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Ocular Management of Cystinosis

  • January 18, 2022
  • 8 mins read

Nephropathic cystinosis specifically is a rare, inherited autosomal recessive disease developed due to the cystine accumulation in lysosomes. A dysfunctional or missing cystine transport protein, cystinosin, causes accumulation of cystine, which is destroying to tissues as well as organs, mainly initially renal and eyes, and later thyroid, testes, pancreas, brain, muscles, bone marrow, liver, and spleen. Nephropathic cystinosis is an ultra-orphan disease with an incidence of approximately 0.5 to 1.0 per 100,000 live births. 

There are an approximated 500 cases of nephropathic cystinosis in the US and 2000 worldwide. There are three main types of cystinosis based on the signs/symptoms, severity and age of onset. 

1. Infantile nephropathic cystinosis: Infantile nephropathic cystinosis affects approximately 95% of patients and is usually diagnosed during the initial two years of life. The most frequent and severe phenotype (95% of cases) is the infantile nephropathic form. In this type, kidneys are affected and patients develop Fanconi syndrome: a condition when minerals and nutrients are not absorbed into the blood and excreted into urine. 

If left untreated, nephropathic cystinosis can lead to poor growth, failure to thrive, renal tubular Fanconi syndrome, renal failure and other non-renal complications. Although untreated nephropathic cystinosis is the most common identifiable cause of renal Fanconi syndrome in young children, diseases such as Wilson’s disease, Lowe syndrome, Dent’s disease, and other metabolic diseases including glycogen storage diseases, classic galactosaemia, tyrosinemia should be considered in the differential diagnosis of renal Fanconi syndrome.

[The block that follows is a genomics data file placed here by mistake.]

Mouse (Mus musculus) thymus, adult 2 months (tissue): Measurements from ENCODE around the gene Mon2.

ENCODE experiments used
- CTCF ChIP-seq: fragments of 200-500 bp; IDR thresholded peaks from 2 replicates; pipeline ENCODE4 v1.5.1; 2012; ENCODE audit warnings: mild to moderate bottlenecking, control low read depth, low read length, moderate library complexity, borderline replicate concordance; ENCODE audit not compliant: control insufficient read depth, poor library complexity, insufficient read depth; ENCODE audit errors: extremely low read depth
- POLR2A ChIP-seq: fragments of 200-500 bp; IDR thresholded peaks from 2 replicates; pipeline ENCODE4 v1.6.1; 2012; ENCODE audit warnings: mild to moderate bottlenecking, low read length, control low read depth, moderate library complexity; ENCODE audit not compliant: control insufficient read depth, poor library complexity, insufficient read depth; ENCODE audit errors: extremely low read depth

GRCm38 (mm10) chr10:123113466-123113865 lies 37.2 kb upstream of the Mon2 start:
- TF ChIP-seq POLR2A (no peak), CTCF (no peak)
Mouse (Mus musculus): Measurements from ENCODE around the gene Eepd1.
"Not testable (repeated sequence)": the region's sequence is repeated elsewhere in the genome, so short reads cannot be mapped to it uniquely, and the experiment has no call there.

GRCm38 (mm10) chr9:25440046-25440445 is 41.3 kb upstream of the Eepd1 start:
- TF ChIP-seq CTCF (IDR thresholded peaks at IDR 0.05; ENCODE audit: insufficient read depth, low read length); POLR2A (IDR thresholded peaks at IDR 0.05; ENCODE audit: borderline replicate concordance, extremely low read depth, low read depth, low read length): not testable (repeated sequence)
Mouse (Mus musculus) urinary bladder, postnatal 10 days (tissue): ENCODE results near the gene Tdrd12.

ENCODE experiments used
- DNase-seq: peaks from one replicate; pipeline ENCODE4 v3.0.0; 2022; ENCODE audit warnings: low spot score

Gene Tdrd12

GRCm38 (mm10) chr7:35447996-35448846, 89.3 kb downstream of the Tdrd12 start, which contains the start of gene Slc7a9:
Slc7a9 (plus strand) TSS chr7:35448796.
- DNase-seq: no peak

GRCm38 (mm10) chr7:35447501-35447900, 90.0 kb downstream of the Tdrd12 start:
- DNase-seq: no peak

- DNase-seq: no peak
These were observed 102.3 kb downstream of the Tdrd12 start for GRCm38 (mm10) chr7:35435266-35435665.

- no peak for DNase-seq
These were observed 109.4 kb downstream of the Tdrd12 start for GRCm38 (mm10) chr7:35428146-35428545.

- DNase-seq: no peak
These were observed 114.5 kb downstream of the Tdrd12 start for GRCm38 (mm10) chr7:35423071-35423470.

2. Juvenile nephropathic cystinosis: Juvenile nephropathic cystinosis is typically diagnosed in the later phase of childhood or during adolescence. It is less common and it has milder symptoms than those with the infantile type. 

3. Ocular or adult cystinosis: The ocular form of the disease is basically diagnosed around always during adulthood, with signs/symptoms isolated to corneal cystine crystal deposits. The ocular non-nephropathic form is extremely rare. 

Causes of Nephropathic Cystinosis

All the forms of nephropathic cystinosis are developed because of the mutations in the gene of CTNS (17p13.2), which are involved in encoding the lysosomal cystine transporter cystinosin. The CTNS gene is expressed in all cells. The defective cystinosin transport process causes intralysosomal accumulation of cystine that crystallizes in a maximum number of cells. There are over 100 reported mutations in the gene of CTNS. The most commonly reported mutation is a large 57kb base pair deletion involving exons 1 through 10. This founder mutation has been noted in more than 60% of patients with cystinosis, based in northern Europe. Patients suffering with infantile nephropathic cystinosis have a couple of mutations that lead to whole loss of functional protein. The milder mutations, linked with certain residual protein function, established in patients with the juvenile and ocular forms of the disease.

Renal Manifestations

Aforementioned, the most commonly noted initial clinical manifestation of infantile nephropathic cystinosis is Fanconi syndrome (dehydration, growth retardation, rickets, polyuria, electrolyte imbalance, polydipsia), which generally occurs at aged 6 to 12 months, because of the inability of the renal tubules to reabsorb small molecules. In case left untreated, glomerular function progressively deteriorates, and renal failure, which may lead to end-stage renal disease by age 10 years, can develop. The rate of the end-stage renal disease development does, although, vary among patients.